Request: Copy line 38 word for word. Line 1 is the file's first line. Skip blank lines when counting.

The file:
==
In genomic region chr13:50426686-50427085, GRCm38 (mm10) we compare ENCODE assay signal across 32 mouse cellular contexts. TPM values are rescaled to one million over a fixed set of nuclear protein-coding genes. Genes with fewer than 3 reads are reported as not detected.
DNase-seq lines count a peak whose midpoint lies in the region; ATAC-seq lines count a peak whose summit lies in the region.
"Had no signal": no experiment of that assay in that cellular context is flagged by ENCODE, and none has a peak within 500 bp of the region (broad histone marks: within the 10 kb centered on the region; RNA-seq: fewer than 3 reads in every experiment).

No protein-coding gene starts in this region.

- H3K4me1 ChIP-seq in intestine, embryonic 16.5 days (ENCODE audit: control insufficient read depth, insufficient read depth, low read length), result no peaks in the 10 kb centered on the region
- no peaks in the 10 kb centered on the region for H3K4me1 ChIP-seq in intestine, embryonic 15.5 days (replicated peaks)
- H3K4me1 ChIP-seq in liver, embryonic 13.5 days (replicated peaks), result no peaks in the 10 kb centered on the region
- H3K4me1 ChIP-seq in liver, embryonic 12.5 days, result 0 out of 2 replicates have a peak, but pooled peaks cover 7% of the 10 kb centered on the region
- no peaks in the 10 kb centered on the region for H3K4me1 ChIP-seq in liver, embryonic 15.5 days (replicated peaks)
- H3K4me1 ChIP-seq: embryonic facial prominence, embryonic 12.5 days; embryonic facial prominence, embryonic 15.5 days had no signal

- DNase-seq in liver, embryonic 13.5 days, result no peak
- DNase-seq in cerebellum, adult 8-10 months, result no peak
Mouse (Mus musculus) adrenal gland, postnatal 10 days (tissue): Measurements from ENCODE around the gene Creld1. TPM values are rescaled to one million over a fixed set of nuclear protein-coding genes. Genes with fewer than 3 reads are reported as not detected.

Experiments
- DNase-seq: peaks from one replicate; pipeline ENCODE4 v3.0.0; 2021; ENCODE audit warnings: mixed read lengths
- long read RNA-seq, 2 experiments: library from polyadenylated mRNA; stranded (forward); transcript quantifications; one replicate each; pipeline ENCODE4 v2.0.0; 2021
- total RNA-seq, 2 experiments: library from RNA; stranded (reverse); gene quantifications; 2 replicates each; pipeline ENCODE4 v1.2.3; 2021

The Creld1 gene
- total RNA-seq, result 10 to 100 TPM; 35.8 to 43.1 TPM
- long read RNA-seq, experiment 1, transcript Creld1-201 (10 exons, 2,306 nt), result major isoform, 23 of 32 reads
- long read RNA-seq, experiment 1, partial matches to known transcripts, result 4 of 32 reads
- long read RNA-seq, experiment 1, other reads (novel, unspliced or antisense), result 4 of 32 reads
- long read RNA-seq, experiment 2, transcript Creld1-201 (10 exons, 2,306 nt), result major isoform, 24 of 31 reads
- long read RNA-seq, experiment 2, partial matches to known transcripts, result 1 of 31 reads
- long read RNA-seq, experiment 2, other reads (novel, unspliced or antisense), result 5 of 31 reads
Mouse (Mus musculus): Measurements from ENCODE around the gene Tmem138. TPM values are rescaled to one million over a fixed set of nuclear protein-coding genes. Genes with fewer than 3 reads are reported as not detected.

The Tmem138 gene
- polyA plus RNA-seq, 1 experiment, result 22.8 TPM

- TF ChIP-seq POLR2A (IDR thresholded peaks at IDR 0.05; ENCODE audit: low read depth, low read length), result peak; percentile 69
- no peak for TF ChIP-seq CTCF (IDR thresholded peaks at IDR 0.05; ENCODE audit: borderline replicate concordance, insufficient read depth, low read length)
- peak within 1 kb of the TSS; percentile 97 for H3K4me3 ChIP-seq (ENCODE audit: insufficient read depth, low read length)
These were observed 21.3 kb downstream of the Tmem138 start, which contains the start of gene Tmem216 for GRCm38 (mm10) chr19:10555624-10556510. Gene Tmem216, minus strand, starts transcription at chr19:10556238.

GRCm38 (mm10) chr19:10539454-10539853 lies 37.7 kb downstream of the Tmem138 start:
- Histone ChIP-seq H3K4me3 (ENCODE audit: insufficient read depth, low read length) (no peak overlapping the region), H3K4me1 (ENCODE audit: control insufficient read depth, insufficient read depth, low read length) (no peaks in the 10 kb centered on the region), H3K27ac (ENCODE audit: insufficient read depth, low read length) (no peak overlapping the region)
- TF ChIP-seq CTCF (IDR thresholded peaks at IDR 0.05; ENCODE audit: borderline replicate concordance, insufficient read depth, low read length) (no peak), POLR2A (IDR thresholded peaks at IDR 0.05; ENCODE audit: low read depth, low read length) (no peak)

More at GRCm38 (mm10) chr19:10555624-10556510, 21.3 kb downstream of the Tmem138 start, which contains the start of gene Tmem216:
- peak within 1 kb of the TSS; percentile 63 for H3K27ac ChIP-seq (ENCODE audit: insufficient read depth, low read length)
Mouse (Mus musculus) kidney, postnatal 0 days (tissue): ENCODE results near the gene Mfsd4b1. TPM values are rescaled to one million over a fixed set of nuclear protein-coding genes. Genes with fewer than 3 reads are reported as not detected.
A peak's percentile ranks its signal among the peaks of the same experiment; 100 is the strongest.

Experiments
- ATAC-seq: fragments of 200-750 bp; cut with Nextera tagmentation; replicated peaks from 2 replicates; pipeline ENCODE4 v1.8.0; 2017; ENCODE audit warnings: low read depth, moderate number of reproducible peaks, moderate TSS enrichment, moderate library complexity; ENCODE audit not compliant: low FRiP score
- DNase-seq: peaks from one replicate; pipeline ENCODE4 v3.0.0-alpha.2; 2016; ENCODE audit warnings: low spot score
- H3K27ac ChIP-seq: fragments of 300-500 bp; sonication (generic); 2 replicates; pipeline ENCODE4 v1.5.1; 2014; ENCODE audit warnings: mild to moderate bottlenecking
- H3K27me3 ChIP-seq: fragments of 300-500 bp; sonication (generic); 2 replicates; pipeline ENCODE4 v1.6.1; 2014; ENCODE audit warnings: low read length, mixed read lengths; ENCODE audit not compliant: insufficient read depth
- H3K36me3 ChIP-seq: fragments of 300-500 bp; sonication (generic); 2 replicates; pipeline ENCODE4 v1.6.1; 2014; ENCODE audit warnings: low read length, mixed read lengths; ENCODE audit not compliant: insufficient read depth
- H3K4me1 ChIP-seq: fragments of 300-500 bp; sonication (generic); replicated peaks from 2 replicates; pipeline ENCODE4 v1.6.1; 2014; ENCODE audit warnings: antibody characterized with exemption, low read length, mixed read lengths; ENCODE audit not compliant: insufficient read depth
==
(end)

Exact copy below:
Mouse (Mus musculus) kidney, postnatal 0 days (tissue): ENCODE results near the gene Mfsd4b1. TPM values are rescaled to one million over a fixed set of nuclear protein-coding genes. Genes with fewer than 3 reads are reported as not detected.